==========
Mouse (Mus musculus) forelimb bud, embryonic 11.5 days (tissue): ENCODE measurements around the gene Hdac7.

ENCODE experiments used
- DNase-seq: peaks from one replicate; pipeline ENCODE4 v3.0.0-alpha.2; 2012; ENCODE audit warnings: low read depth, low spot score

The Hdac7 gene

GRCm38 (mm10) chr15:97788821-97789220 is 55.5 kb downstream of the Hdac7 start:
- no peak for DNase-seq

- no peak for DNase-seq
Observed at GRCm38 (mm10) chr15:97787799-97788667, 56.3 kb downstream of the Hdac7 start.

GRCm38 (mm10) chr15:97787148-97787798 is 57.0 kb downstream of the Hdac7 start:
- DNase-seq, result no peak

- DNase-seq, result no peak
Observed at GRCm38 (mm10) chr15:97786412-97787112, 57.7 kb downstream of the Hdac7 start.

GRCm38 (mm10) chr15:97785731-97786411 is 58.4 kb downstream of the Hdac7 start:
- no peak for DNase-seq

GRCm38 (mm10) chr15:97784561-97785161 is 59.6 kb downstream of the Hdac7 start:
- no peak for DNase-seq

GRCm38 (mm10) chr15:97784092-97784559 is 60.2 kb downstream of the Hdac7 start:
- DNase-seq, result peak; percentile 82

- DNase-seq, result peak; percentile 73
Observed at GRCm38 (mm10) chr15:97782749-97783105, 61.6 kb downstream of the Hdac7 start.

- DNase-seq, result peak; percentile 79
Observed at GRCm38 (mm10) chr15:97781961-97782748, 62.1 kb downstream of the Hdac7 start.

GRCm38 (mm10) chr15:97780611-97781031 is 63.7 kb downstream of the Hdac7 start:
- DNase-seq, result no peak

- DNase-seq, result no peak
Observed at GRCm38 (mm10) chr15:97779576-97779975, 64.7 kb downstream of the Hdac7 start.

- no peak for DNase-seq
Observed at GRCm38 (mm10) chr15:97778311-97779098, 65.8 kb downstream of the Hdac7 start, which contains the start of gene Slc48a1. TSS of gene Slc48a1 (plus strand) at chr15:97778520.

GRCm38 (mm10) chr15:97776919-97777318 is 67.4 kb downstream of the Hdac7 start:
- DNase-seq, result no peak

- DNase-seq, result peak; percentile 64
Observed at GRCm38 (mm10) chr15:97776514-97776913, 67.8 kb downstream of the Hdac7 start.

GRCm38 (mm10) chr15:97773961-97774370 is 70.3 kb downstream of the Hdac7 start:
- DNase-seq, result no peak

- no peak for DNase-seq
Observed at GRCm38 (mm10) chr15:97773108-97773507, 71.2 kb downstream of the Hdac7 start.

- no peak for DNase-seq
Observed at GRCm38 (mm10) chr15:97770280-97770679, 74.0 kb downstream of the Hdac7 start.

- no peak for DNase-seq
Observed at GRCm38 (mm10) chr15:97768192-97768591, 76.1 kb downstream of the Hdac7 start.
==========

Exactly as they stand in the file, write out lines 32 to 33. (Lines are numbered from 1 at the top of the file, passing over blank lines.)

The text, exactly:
Observed at GRCm38 (mm10) chr15:97776514-97776913, 67.8 kb downstream of the Hdac7 start.

GRCm38 (mm10) chr15:97773961-97774370 is 70.3 kb downstream of the Hdac7 start: